May - Jun 2016

The Health Benefits of Massage

By Pamela Shenk, CHt


Most of us don’t need much of an excuse to get a massage because it feels great. But it’s an extra bonus to know that massage can be healthy for you too.


The medical community is now embracing the health effects of massage and for good reason because research shows that a massage can not only lower stress but improve immunity, fight pain and more. As a matter of fact, most hospitals, wellness centers, physical therapy and sports rehab centers have a massage therapist on staff.


Massage has become a part of complementary and alternative medicine and is increasingly being offered in additional to standard treatment for a wide range of medical conditions and situations. According to the Mayo Clinic, studies of the benefits of massage demonstrate that it is an effective treatment for reducing stress, pain and muscle tension. Some studies have also found that massage is beneficial for anxiety, digestive disorders, insomnia, soft tissue strains or injuries, and much more.


It’s also important to note that there are many different types of massage- and they all seem to work in different ways. Swedish massage, for instance, is a gentle form of massage good for relaxation. A deep-tissue massage uses slower and more forceful strokes to target deeper layers of muscle and tissue, thus relieving muscle tension. Sports massage is similar to a Swedish massage, but geared toward people involved in athletic activity to prevent and/or treat an injury. Trigger point massage focuses on a particular area that may feel tight or in pain. To add to that, there are now the hot stone massages. Hot stones are placed on the body while the therapist massages other areas. The heat can be deeply relaxing as well as useful to release tight muscles. Aromatherapy massage uses essential oils that are stress-reducing, relaxing, or energizing with the massage treatment. Shiatsu massage is a Japanese massage, where finger pressure is used on acupuncture points to help heal the body. This technique is most often used by acupuncture physicians.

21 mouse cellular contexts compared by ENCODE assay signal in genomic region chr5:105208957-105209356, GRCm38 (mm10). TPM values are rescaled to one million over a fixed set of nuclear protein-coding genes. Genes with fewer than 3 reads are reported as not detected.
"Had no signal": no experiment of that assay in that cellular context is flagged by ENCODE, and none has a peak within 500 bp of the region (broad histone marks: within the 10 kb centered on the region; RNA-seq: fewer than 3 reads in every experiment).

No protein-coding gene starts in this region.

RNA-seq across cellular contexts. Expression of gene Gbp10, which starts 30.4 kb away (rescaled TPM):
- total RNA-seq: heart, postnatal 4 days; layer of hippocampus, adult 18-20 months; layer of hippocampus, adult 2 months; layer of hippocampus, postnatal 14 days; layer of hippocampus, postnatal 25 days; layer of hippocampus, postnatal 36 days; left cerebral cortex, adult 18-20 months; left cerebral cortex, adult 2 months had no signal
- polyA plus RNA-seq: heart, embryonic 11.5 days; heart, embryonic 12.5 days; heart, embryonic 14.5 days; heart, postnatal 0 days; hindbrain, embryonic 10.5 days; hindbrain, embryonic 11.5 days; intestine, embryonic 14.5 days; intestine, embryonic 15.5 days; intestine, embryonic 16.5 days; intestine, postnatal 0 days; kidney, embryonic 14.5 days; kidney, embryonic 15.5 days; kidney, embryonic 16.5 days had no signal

So, if you are being treated by your physician for some of the conditions listed, you may want to ask him or her if massage would be beneficial. You may be surprised by the health benefits you experience from massage.